e) After ratification of the Aarhus Convention, the issue arises, as to whether, the practice of issuing permits to perform works or activities, by the very legislator, in lieu of the competent administrative authorities, is compatible with said convention. This is so, since the parliamentary procedure of passing laws, does not provide the possibility of real participation, of the public, in the evaluation of relevant studies, regardless of the further problem, that, in this way, access to justice is hindered or, in any event, is encumbered for the challenging the legality of the respective plans. Thus, this matter, which has concerned the Council of State with regard to the Constitution and Community law (C of S 1567 - 68/2005,) is therefore placed on a new legal basis.
3) The Judicial Procedure – Judicial control
a) As to admissibility of the writ of annulment, requirements are inter alia a deposit bond and the appearance of a lawyer (articles 26, 27 and 32 of P. D. 18/89). The defeated litigant is sentenced by ruling to disburse the court costs of the litigant that won. The court may, by examining the circumstances, exempt the defeated litigant wholly or partially from paying the court costs.
b) The deadline and the londing of the writ of annulment do not , automatically, suspend the execution of the appealed administrative act. However, the competent administrative authority, may decide on its own motion, to suspend the execution of the appealed administrative act. At any rate, the applicant may apply to the Council of State for a stay of execution. (article 52 of P.D.18/89).
c) The judicial control of acts or omissions by administration with regards to environmental protection has to do with their formal and substantive legitimacy. Reasons for annulment are: (i) lack of competence of the administrative organ that issued the appealed act, (ii) breach of an essential formality of the procedure for issuing the administrative act, (iii) violation of law and (iv) abuse of authority.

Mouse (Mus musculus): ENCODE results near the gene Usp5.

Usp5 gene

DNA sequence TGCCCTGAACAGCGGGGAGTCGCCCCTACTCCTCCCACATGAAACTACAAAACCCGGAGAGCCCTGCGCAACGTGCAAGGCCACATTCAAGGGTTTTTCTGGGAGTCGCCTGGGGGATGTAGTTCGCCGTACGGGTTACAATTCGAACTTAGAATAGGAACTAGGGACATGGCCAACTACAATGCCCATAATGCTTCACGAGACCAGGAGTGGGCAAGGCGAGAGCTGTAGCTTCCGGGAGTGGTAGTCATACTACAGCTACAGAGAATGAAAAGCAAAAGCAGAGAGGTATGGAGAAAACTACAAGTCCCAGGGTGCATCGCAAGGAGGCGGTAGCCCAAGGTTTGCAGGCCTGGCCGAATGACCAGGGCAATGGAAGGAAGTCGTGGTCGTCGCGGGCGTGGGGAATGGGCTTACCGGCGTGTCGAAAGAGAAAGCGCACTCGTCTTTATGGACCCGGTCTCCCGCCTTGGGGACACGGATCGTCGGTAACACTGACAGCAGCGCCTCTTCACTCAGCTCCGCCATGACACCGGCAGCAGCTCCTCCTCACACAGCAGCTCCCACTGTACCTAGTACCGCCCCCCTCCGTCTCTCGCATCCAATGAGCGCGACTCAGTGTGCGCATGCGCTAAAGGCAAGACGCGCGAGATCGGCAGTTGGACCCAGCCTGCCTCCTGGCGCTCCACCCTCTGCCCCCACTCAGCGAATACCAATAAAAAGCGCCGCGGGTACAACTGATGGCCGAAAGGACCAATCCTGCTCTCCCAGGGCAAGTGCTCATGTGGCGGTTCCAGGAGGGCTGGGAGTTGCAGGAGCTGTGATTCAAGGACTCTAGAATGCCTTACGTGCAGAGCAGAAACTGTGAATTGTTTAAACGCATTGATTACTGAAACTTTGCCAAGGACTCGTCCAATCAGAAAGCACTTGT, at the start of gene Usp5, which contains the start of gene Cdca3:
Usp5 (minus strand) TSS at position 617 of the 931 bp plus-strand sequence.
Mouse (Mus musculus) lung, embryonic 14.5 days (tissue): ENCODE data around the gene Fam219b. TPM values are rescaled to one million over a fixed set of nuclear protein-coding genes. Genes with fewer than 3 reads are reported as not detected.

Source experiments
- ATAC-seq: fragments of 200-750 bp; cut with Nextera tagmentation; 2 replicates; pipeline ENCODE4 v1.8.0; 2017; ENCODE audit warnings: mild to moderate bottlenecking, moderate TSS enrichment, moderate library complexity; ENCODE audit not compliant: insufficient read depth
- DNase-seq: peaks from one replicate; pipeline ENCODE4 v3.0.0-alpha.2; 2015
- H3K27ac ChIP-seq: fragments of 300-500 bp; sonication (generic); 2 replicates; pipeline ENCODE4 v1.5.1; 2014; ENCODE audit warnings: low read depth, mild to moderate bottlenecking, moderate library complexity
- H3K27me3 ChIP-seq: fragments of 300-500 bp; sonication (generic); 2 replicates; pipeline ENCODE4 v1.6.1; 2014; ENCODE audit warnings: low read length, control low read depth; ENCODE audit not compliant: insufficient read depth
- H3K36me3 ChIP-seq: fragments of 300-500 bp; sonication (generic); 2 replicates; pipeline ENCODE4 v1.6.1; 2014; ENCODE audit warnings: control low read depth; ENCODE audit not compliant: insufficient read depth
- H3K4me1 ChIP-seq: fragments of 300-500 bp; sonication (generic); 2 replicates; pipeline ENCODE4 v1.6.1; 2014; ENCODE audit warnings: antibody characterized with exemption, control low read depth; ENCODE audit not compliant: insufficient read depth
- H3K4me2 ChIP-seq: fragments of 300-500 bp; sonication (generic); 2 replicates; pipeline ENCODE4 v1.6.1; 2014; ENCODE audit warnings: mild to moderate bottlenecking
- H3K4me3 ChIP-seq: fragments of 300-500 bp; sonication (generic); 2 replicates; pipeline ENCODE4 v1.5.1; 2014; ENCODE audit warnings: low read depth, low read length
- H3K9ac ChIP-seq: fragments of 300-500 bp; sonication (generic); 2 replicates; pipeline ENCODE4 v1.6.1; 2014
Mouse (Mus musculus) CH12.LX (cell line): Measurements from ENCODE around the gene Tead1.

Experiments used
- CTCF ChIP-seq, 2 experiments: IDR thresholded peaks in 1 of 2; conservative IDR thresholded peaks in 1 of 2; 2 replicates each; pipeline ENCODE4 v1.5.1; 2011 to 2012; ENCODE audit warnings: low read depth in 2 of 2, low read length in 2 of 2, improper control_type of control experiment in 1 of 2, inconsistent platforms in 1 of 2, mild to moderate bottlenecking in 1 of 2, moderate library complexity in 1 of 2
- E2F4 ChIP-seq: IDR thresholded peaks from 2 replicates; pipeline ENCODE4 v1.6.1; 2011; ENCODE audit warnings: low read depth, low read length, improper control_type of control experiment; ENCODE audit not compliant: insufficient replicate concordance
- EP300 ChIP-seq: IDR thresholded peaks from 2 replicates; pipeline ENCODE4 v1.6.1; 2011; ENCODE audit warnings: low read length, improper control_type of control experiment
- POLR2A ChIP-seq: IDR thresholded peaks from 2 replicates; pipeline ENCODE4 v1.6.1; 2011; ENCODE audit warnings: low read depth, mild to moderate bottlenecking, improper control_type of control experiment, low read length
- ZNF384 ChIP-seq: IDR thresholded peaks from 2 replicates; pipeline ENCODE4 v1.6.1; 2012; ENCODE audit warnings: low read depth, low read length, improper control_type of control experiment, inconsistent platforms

i) The impressive expansion of the legal interest in environmental disputes by the jurisprudence of Council of State, ensures access to administrative justice for the protection of the environment to a very wide circle of persons and non-governmental organizations.
ii) With the ratification of the Aarhus Convention and the incorporation of the respective Directives, the right of individuals and collective organizations, among which are non-governmental organizations, is recognized and safeguarded in domestic law to have access to information and to participate in decision-making procedures regarding environmental matters. Thus, a satisfactory statutory framework is established which specializes and specifies the general right to the environment. However, it will depend on the practice of Greek courts whether the clauses of the Convention will remain in the domain of soft law or whether they will be elevated to binding rules with specific consequences in the event of their being violated.